This research investigated the fresh, mechanical and durability behavior of lightweight self-consolidating fiber reinforced concrete (LWSCFRC) with four different fibers (Polyethylene, Polyvinyl Alcohol, High-Density Polyethylene and Crumb Rubber). Two LWSCFRC mixtures were created for each fiber to analyze the effects of increasing fiber content on fresh state properties: slump flow and density. Mechanical and durability tests included compressive/ flexural strength, rapid chloride permeability and resistance to acid attack. The increase in fiber content decreased the workability of LWSCFRC mixtures except for crumb rubber. Flexural strength of all LWSCFRC specimens was similar compared to their control counterparts, while crumb rubber exhibited the highest compressive strength from all fiber specimens. Addition of fibers resulted in good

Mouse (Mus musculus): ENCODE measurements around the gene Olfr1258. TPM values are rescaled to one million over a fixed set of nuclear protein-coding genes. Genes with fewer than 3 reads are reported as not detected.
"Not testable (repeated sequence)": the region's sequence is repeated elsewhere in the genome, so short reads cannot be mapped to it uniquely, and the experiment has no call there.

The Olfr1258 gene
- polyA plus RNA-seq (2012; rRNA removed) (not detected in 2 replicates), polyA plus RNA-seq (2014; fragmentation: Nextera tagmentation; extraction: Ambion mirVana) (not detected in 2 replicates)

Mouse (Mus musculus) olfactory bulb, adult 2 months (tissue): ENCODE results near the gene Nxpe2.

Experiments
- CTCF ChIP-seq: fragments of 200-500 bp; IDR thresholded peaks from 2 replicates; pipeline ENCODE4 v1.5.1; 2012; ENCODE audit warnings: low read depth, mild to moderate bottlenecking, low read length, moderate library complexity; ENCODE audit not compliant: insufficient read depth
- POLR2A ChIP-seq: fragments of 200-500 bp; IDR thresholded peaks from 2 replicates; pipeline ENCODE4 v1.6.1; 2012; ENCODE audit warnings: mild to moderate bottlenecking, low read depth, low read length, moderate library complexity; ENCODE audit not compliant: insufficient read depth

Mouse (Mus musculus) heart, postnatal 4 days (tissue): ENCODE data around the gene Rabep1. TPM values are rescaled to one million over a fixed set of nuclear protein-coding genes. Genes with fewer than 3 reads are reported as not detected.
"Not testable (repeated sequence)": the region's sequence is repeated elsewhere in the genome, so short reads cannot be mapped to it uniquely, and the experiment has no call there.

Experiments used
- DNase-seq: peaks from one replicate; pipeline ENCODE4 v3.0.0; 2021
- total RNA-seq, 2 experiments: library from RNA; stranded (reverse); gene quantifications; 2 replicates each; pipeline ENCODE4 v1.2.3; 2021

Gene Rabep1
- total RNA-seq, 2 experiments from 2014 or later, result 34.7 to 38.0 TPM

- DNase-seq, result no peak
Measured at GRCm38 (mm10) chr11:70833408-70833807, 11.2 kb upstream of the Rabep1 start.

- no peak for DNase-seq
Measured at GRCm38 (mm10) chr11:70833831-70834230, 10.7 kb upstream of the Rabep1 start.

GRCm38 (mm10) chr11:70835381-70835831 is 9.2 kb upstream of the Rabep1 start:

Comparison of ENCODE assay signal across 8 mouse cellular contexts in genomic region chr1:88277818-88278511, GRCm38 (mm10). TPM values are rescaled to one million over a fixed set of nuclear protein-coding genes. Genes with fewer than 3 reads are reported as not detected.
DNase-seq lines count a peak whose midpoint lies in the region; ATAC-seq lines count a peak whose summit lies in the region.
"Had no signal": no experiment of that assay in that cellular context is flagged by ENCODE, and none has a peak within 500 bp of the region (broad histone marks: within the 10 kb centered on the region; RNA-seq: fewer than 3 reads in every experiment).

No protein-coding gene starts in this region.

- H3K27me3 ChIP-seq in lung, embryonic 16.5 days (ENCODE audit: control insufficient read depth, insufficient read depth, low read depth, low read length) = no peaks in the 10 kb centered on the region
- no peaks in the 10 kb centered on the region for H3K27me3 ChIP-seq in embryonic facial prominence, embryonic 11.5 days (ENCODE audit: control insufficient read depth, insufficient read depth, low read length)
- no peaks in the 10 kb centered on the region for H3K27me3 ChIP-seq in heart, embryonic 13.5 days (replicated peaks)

resistance against chloride ion penetration but compressive strength of specimens in a 5% sulfuric acid solution decreased. Overall, 1.0% Crumb Rubber performed better in fresh, mechanical and durability testing from all the fiber specimens.